I know we’re all about the mystery and suspense here at NYUS. Which is why I’m posting a link to this kissing movie.
Maybe you’ve seen it already?
Lots of views, especially after the NYT did a blurb on it. Some people didn’t like learning it was part of an ad campaign for clothes. I think that shows exactly how effective the film is.
Here’s the premise: Ten strangers. Paired off into five couples. Cameras roll. Now kiss.
The fun of the film isn’t necessarily watching the people kiss. Cameras have a hard time getting close enough to show what’s happening when people really kiss--lips mashing against each other, noses in the way, insides getting tingly. Although the filmmaker does a good job of cutting back and forth between the couples, giving the viewer just enough of a snippet to let our minds fill in the scene: a lip tugged between teeth, a hand touching a cheek. Exactly like writing, it's all in the details.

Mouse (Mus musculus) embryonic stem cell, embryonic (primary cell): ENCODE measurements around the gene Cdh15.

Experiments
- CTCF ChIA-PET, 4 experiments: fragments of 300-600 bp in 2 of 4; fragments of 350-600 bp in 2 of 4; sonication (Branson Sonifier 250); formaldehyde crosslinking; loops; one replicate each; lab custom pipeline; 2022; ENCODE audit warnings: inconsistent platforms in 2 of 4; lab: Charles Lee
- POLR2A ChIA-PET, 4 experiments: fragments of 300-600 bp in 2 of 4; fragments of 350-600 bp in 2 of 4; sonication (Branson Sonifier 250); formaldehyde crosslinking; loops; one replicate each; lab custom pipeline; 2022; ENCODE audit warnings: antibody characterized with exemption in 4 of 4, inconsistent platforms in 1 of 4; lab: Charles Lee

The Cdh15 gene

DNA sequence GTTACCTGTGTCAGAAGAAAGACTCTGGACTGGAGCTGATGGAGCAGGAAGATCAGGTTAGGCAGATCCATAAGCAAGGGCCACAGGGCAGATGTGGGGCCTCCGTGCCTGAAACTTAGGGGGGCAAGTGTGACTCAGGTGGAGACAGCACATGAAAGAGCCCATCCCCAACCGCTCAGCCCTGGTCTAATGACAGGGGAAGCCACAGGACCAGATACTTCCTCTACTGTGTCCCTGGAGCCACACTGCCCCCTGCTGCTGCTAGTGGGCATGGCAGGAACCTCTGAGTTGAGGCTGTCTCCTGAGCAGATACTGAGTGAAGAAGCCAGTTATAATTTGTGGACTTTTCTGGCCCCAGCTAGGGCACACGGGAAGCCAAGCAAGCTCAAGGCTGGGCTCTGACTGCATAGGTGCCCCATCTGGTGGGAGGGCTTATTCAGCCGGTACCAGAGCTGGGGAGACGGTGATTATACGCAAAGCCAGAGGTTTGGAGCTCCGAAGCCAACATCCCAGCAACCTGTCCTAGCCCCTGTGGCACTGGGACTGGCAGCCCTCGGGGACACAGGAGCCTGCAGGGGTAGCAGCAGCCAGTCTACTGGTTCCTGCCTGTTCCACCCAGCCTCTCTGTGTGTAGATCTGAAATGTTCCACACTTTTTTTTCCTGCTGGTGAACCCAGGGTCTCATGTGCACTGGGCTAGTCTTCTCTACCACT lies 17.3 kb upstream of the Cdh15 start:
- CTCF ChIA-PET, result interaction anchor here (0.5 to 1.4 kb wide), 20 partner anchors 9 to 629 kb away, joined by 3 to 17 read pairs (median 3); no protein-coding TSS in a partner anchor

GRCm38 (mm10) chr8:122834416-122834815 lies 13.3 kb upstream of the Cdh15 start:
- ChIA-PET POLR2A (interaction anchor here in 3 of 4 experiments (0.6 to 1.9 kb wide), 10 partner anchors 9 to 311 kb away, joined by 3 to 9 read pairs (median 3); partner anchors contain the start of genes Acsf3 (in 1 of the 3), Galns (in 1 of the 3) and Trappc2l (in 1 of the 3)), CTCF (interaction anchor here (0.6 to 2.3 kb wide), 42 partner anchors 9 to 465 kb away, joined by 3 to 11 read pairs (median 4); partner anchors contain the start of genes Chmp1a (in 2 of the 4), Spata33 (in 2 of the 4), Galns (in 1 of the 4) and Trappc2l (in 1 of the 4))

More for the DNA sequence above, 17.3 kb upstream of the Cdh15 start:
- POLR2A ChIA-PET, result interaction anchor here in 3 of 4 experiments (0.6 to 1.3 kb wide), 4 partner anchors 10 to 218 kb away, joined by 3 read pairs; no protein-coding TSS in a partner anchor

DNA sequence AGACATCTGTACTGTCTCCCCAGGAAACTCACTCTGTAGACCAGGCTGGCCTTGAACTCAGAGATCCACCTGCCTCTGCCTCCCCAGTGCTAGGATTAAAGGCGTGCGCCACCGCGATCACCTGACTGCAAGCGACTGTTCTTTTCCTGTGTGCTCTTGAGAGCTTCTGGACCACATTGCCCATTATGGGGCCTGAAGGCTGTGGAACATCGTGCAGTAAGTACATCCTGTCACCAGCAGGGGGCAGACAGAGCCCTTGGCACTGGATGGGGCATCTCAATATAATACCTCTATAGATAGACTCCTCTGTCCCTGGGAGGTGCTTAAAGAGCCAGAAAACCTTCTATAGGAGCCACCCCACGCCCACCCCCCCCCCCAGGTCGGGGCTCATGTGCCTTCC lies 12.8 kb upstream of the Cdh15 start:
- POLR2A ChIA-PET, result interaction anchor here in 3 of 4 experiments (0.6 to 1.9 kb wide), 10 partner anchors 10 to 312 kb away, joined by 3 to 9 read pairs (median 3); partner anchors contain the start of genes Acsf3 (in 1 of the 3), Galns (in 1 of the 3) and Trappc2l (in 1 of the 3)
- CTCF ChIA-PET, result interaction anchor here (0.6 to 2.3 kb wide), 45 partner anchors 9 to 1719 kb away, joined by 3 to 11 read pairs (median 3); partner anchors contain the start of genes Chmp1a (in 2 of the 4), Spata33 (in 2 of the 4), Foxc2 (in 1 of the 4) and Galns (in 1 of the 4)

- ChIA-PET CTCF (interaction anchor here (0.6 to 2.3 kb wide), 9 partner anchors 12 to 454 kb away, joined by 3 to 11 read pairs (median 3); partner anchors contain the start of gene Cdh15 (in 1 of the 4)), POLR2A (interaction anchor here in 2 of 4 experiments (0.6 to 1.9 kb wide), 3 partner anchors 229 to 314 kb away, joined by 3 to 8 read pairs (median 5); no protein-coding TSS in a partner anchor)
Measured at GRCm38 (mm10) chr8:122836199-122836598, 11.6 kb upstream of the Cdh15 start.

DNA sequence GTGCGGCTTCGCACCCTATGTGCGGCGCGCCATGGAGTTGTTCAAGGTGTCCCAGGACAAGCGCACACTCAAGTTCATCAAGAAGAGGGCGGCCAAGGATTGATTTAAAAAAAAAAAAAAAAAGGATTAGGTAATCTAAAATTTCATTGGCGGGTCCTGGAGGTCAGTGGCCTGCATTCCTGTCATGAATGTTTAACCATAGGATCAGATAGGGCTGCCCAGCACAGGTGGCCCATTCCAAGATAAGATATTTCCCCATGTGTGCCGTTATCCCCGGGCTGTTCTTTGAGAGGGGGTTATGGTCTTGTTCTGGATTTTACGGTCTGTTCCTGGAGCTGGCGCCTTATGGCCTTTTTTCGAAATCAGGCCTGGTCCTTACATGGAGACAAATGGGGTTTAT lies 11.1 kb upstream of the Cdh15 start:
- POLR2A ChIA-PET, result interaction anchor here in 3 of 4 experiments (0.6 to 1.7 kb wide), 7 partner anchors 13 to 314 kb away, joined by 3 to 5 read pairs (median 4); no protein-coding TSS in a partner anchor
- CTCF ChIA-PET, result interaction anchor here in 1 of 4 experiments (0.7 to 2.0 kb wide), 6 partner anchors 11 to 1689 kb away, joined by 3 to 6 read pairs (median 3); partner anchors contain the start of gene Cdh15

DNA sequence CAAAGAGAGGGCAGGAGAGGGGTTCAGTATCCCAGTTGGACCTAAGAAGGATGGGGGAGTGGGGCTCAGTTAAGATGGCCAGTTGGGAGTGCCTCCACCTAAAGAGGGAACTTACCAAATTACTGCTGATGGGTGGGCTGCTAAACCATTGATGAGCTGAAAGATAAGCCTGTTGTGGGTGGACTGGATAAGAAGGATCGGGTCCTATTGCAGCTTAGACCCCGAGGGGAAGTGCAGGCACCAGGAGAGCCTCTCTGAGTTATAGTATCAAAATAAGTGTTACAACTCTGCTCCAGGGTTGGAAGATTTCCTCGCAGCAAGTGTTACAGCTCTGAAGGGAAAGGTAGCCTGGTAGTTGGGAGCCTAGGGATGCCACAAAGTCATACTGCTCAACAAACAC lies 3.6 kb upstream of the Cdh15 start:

What I love is the moment before, and the moment after, each set of strangers kiss. The film captures the awkwardness of exchanging an intimacy with an unknown, and that weird moment when they must return to being strangers. I’ve watched a dozen time and find something new each time in the body language or the flashes of dialogue.
Notice how they address the person behind the camera, instead of the person they are about to kiss? They reveal their vulnerability in all these tiny ways and it’s completely endearing-- taking a step back, touching fingers, laughing. “It’s actually pretty scary,” one man says to his partner.
Near the end, after their kiss one man says, “I just want to hug you.” And turning away from the camera, his partner answers so softly it's hard for us to hear, “OK.”
I think the film does a great job of capturing the suspense and mystery of what happens between people—and isn’t that the best kind?
Here’s a link to the NYT article, if you’d like to read about it. http://www.nytimes.com/2014/03/14/business/media/a-kiss-is-just-a-kiss-unless-its-an-ad-for-a-clothing-company.html?_r=0